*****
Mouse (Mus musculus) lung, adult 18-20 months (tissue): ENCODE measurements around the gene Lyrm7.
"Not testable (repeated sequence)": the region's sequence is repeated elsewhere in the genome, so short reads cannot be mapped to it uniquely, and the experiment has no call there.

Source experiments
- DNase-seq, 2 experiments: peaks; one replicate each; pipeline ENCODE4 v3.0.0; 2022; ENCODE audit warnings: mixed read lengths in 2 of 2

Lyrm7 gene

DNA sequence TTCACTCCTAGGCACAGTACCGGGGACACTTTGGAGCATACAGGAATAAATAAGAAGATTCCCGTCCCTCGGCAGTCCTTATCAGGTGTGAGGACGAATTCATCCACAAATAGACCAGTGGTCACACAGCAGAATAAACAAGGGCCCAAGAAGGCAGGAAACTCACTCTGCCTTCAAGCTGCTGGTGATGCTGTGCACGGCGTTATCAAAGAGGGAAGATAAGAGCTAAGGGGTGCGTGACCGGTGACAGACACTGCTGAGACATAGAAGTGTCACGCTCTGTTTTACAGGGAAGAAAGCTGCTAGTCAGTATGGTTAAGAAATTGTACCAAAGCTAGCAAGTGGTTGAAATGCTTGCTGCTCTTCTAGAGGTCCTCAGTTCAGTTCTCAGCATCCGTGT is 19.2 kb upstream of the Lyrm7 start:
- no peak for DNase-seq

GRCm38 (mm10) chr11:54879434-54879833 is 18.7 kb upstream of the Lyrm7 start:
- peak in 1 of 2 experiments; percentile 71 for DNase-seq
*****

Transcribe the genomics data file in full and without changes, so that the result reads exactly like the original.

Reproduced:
Mouse (Mus musculus) lung, adult 18-20 months (tissue): ENCODE measurements around the gene Lyrm7.
"Not testable (repeated sequence)": the region's sequence is repeated elsewhere in the genome, so short reads cannot be mapped to it uniquely, and the experiment has no call there.

Source experiments
- DNase-seq, 2 experiments: peaks; one replicate each; pipeline ENCODE4 v3.0.0; 2022; ENCODE audit warnings: mixed read lengths in 2 of 2

Lyrm7 gene

DNA sequence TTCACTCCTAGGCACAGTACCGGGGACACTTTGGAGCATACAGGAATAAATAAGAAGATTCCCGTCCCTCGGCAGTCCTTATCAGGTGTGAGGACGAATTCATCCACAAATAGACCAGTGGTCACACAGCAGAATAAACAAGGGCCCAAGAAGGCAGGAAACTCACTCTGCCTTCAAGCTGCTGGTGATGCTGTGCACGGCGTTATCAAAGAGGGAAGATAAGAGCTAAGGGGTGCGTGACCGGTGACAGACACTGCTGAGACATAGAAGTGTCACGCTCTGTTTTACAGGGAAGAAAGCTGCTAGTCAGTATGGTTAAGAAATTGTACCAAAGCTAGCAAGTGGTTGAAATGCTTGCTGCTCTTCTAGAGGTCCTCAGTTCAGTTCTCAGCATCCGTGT is 19.2 kb upstream of the Lyrm7 start:
- no peak for DNase-seq

GRCm38 (mm10) chr11:54879434-54879833 is 18.7 kb upstream of the Lyrm7 start:
- peak in 1 of 2 experiments; percentile 71 for DNase-seq